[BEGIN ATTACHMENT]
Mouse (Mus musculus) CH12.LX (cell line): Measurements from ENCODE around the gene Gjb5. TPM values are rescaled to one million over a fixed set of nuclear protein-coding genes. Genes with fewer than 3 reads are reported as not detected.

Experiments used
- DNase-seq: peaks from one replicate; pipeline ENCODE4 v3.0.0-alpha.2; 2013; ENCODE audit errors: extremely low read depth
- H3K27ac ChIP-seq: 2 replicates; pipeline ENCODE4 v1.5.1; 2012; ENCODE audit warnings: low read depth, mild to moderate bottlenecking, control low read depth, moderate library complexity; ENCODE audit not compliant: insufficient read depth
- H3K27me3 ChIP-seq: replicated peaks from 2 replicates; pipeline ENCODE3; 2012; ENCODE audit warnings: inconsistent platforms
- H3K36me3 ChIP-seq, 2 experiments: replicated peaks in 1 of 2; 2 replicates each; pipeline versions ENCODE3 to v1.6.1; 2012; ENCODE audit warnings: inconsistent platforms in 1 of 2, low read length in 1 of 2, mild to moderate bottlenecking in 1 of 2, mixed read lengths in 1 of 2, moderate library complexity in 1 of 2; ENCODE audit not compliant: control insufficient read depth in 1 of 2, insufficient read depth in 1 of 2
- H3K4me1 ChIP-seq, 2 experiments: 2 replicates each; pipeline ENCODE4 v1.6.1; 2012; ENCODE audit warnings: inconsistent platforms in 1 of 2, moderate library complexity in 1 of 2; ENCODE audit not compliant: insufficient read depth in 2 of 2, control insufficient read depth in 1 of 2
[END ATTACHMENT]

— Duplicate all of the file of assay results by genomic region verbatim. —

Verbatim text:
Mouse (Mus musculus) CH12.LX (cell line): Measurements from ENCODE around the gene Gjb5. TPM values are rescaled to one million over a fixed set of nuclear protein-coding genes. Genes with fewer than 3 reads are reported as not detected.

Experiments used
- DNase-seq: peaks from one replicate; pipeline ENCODE4 v3.0.0-alpha.2; 2013; ENCODE audit errors: extremely low read depth
- H3K27ac ChIP-seq: 2 replicates; pipeline ENCODE4 v1.5.1; 2012; ENCODE audit warnings: low read depth, mild to moderate bottlenecking, control low read depth, moderate library complexity; ENCODE audit not compliant: insufficient read depth
- H3K27me3 ChIP-seq: replicated peaks from 2 replicates; pipeline ENCODE3; 2012; ENCODE audit warnings: inconsistent platforms
- H3K36me3 ChIP-seq, 2 experiments: replicated peaks in 1 of 2; 2 replicates each; pipeline versions ENCODE3 to v1.6.1; 2012; ENCODE audit warnings: inconsistent platforms in 1 of 2, low read length in 1 of 2, mild to moderate bottlenecking in 1 of 2, mixed read lengths in 1 of 2, moderate library complexity in 1 of 2; ENCODE audit not compliant: control insufficient read depth in 1 of 2, insufficient read depth in 1 of 2
- H3K4me1 ChIP-seq, 2 experiments: 2 replicates each; pipeline ENCODE4 v1.6.1; 2012; ENCODE audit warnings: inconsistent platforms in 1 of 2, moderate library complexity in 1 of 2; ENCODE audit not compliant: insufficient read depth in 2 of 2, control insufficient read depth in 1 of 2